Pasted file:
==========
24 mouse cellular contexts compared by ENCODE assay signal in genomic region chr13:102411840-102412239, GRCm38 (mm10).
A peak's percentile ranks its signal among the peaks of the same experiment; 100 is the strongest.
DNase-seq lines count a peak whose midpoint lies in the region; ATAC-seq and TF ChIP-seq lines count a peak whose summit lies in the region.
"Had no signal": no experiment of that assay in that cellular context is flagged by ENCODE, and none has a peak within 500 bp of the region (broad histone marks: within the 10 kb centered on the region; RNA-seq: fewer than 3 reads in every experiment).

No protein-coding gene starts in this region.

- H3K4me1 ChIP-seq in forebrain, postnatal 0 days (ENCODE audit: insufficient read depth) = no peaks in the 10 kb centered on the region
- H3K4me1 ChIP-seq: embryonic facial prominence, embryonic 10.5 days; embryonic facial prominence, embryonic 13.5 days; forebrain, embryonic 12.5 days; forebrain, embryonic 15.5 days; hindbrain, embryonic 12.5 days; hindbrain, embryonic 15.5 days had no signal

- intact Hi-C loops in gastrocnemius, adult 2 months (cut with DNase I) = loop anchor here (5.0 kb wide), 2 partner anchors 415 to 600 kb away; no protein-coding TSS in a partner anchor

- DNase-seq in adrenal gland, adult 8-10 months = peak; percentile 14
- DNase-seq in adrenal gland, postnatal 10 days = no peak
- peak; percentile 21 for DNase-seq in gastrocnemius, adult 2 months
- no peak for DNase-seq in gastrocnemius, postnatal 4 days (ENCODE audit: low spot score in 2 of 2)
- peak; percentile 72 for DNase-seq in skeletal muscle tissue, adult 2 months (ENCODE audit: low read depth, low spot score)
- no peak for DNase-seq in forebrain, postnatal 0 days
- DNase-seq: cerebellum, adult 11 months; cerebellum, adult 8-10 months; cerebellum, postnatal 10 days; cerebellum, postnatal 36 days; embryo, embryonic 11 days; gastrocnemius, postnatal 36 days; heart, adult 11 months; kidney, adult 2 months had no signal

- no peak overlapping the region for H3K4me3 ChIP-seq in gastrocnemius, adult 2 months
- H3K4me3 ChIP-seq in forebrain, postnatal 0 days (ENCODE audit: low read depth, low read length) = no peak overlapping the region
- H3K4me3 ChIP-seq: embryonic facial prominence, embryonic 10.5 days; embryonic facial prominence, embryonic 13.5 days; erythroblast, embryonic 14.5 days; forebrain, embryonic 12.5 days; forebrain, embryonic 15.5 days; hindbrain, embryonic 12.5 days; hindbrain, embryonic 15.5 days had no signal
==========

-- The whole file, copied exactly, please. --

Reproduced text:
24 mouse cellular contexts compared by ENCODE assay signal in genomic region chr13:102411840-102412239, GRCm38 (mm10).
A peak's percentile ranks its signal among the peaks of the same experiment; 100 is the strongest.
DNase-seq lines count a peak whose midpoint lies in the region; ATAC-seq and TF ChIP-seq lines count a peak whose summit lies in the region.
"Had no signal": no experiment of that assay in that cellular context is flagged by ENCODE, and none has a peak within 500 bp of the region (broad histone marks: within the 10 kb centered on the region; RNA-seq: fewer than 3 reads in every experiment).

No protein-coding gene starts in this region.

- H3K4me1 ChIP-seq in forebrain, postnatal 0 days (ENCODE audit: insufficient read depth) = no peaks in the 10 kb centered on the region
- H3K4me1 ChIP-seq: embryonic facial prominence, embryonic 10.5 days; embryonic facial prominence, embryonic 13.5 days; forebrain, embryonic 12.5 days; forebrain, embryonic 15.5 days; hindbrain, embryonic 12.5 days; hindbrain, embryonic 15.5 days had no signal

- intact Hi-C loops in gastrocnemius, adult 2 months (cut with DNase I) = loop anchor here (5.0 kb wide), 2 partner anchors 415 to 600 kb away; no protein-coding TSS in a partner anchor

- DNase-seq in adrenal gland, adult 8-10 months = peak; percentile 14
- DNase-seq in adrenal gland, postnatal 10 days = no peak
- peak; percentile 21 for DNase-seq in gastrocnemius, adult 2 months
- no peak for DNase-seq in gastrocnemius, postnatal 4 days (ENCODE audit: low spot score in 2 of 2)
- peak; percentile 72 for DNase-seq in skeletal muscle tissue, adult 2 months (ENCODE audit: low read depth, low spot score)
- no peak for DNase-seq in forebrain, postnatal 0 days
- DNase-seq: cerebellum, adult 11 months; cerebellum, adult 8-10 months; cerebellum, postnatal 10 days; cerebellum, postnatal 36 days; embryo, embryonic 11 days; gastrocnemius, postnatal 36 days; heart, adult 11 months; kidney, adult 2 months had no signal

- no peak overlapping the region for H3K4me3 ChIP-seq in gastrocnemius, adult 2 months
- H3K4me3 ChIP-seq in forebrain, postnatal 0 days (ENCODE audit: low read depth, low read length) = no peak overlapping the region
- H3K4me3 ChIP-seq: embryonic facial prominence, embryonic 10.5 days; embryonic facial prominence, embryonic 13.5 days; erythroblast, embryonic 14.5 days; forebrain, embryonic 12.5 days; forebrain, embryonic 15.5 days; hindbrain, embryonic 12.5 days; hindbrain, embryonic 15.5 days had no signal